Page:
English, Department of


Date of this Version

Fall 2013


Published in Studies in the Novel 45:3 (Fall 2013), pp. 408-441. DOI: 10.1353/sdn.2013.0015


Copyright © 2013 by the University of North Texas. Published by Johns Hopkins University Press. Used by permission.


In Willa Cather: A Memoir, Elizabeth Shepley Sergeant makes Edith Lewis, with whom Cather shared a home for nearly four decades, a relatively minor character in Cather’s life, and yet occasionally, Lewis moves to the forefront. Describing Cather’s “personal life” in the 1920s, Sergeant notes that when she visited their Five Bank Street apartment,

Edith Lewis, who now worked at the J. Walter Thompson Company, was always at dinner. One realized how much her companionship meant to Willa. A captain, as Will White of Emporia said … must have a first officer, who does a lot the captain never knows about to steer the boat through rocks and reefs. (212)

This portrait of Lewis as domestic engineer, unobtrusively steering the ship of the Bank Street apartment, has appealed to subsequent biographers, but they never cite the following sentence, which concludes Sergeant’s brief portrait of Lewis: “ ‘It takes two to write a book’ was another line of [White’s] creed” (212). Sergeant does not explicitly apply White’s maxim to Cather and Lewis, moving on instead to afternoon visits, when she found Cather alone (because Lewis was at the office), but she nevertheless implies that Lewis collaborated in the production of Cather’s fiction.

Rather than portray Lewis as collaborator, however, scholarship has long represented Cather as an autonomous and solitary author in the Romantic tradition, creating in isolation and in opposition to the modern social world. In The Voyage Perilous: Willa Cather’s Romanticism, Susan Rosowski claims that Cather privileges the power of the individual creative imagination to “wrest personal salvation from an increasingly alien world” (xi). Placing Cather in the tradition of British Romantic forebears such as Wordsworth, Coleridge, and Keats, Rosowski argues that she followed them in “their separation of self and world, private and public” (xi). Rosowski takes the title of her study from one of Cather’s early newspaper columns, in which she describes “the voyage perilous” of an “idea” “all the way from the brain to the hand [to] transfer it on paper a living thing with color, odor, sound, life all in it” (qtd. in Rosowski 6).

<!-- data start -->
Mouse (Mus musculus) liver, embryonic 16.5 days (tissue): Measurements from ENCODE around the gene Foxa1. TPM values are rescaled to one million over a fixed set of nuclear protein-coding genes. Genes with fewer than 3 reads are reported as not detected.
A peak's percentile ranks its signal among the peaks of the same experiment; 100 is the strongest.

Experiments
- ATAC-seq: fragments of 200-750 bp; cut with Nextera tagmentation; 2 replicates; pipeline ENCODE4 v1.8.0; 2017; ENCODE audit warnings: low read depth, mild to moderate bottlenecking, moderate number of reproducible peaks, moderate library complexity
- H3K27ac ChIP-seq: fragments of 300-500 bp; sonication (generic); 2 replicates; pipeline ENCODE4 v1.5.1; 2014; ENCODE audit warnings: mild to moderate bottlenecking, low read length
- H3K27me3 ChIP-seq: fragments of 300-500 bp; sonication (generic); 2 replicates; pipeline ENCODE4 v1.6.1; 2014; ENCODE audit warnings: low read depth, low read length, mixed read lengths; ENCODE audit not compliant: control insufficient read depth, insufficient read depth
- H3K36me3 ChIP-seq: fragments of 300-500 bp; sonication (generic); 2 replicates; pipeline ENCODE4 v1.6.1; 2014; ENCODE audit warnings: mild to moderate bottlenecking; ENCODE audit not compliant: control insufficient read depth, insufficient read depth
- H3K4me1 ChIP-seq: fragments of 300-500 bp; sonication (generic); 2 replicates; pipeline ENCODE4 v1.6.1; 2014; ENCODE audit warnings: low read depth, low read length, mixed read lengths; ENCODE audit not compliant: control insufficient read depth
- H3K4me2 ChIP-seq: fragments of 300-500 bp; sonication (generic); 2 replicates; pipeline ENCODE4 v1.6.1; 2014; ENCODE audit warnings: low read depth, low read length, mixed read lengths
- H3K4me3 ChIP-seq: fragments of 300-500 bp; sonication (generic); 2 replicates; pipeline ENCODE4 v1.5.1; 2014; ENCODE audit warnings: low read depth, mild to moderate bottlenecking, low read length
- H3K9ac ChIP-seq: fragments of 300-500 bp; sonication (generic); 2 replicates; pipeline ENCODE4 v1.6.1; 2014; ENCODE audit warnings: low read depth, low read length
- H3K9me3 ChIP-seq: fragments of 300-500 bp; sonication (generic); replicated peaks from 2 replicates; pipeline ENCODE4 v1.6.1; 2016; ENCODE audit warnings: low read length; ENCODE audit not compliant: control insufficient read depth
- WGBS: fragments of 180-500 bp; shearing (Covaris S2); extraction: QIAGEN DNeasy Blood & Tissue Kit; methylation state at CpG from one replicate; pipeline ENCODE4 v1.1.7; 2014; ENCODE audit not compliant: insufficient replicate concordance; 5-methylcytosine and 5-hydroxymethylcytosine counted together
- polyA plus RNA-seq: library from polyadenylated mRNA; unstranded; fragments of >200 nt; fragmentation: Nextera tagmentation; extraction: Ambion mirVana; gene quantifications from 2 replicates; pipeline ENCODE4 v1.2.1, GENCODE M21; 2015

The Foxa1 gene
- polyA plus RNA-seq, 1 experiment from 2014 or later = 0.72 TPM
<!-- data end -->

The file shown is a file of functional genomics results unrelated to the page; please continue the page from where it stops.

In this essay, I reconstruct the place of Lewis, with whom Cather shared an intimate partnership, in Cather’s creative process, taking as a case study two of Cather’s Southwestern novels, The Professor’s House (1925) and Death Comes for the Archbishop (1927). Cather and Lewis traveled to the Southwest together four times in the teens and twenties, and they shared transformative experiences in 1915 (a trip to the cliff-dweller ruins at Mesa Verde National Park in Colorado) and 1925 (the “discovery” of the life stories of Archbishop Jean-Baptiste Lamy and Bishop Joseph Machebeuf during a trip to northern New Mexico) that inspired and became sources for the novels’ incidents and themes. Lewis’s memoir Willa Cather Living (1953)1 has long been a key scholarly source, but much material has come to light recently documenting Lewis and Cather’s relationship and their collaboration in producing Professor’s House and Archbishop. Letters, photographs, notebooks, manuscripts and typescripts, and inscribed copies of Cather’s novels create a rich, multi-layered archive of these novels as collaborative texts.